syntactic sugar for def?

Gabriel Genellina gagsl-py2 at yahoo.com.ar
Thu Sep 29 00:30:01 CEST 2011


En Wed, 28 Sep 2011 18:51:00 -0300, Chris Kaynor  
<ckaynor at zindagigames.com> escribió:

> On Wed, Sep 28, 2011 at 2:37 PM, Arnaud Delobelle <arnodel at gmail.com>  
> wrote:
>> On 28 September 2011 22:26, Ethan Furman <ethan at stoneleaf.us> wrote:
>>> I remember that 'class' is sugar for type(....).
>>>
>>> I don't remember if 'def' is sugar for something besides lambda.
>>>
>>> Any clues for me?  Heck, I'll even be grateful for outright answers!
>>
>> It's not really sugar.  But I think you mean something like this:
>>
>>
>>>>> class A: pass
>> ...
>>>>> type(A)
>> <class 'type'>
>>>>> type is type(A)
>> True
>>
>> So the closest you get for functions will be:
>>
>>>>> def f(): pass
>> ...
>>>>> type(f)
>> <class 'function'>
>>
>> Try help(type(f)) to see how to use it to create a function object.
>> The problem is that you need to provide a code object, and the easiest
>> way to create a code object is to use a def statement :)
>
> I would say compile isn't too much harder to use:
>>>> c = compile('a = 123', 'test', 'exec')
>>>> d = {}
>>>> f = types.FunctionType(c, d, 'test')
>>>> f()
>>>> print d
> {'a': 123}
>
> Although it appears you get all of the variables defined as global
> apparently (try "f = types.FunctionType(c, globals(), 'test')"
> instead).

I know no way of compiling a function body alone. Suppose you have this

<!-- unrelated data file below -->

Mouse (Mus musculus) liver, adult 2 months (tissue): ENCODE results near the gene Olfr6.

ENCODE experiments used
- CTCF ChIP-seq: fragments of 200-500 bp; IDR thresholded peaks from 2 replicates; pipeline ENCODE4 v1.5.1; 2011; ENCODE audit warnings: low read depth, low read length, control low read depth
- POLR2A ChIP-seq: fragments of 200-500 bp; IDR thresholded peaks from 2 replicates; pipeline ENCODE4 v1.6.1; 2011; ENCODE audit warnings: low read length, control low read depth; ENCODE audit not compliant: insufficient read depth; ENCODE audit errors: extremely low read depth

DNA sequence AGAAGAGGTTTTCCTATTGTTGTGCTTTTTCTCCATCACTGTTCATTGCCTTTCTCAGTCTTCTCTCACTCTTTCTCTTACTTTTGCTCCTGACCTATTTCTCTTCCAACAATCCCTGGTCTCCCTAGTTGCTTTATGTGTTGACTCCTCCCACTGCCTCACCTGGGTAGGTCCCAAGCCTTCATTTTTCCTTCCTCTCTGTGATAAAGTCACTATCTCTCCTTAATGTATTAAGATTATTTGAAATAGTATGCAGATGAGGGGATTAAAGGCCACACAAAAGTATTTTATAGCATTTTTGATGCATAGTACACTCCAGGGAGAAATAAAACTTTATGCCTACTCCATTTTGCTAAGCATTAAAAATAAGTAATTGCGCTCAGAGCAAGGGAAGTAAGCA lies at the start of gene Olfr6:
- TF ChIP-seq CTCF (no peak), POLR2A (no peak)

function:

def foo(x):
   print x
   y = 2*x
   return y

py> compile("  print x\n  y = 2*x\n  return y", "<string>", "exec")
Traceback (most recent call last):
   File "<stdin>", line 1, in <module>
   File "<string>", line 1
     print x
     ^
IndentationError: unexpected indent
py> compile("print x\ny = 2*x\nreturn y", "<string>", "exec")
Traceback (most recent call last):
   File "<stdin>", line 1, in <module>
   File "<string>", line 3
SyntaxError: 'return' outside function

If you include the 'def' statement in the source string, the resulting  
code object does not represent the function itself, but a "module"  
defining it:

py> f = FunctionType(compile("def foo(x):\n print x\n y = 2*x\n return  
y\n",
...       "<string>", "exec"), globals(), "foo")
py> f(3)
Traceback (most recent call last):
   File "<stdin>", line 1, in <module>
TypeError: <module>() takes no arguments (1 given)
py> dis.dis(f)
   1           0 LOAD_CONST               0 (<code object foo at 00C0FAD0,  
file "<string>", line 1>)
               3 MAKE_FUNCTION            0
               6 STORE_NAME               0 (foo)
               9 LOAD_CONST               1 (None)
              12 RETURN_VALUE

To get at the actual function code, one should use  
f.func_code.co_consts[0]; this would be the 'code' parameter for  
types.FunctionType. Very complicated, really; nothing can beat the 'def'  
statement for defining a function ;)

-- 
Gabriel Genellina




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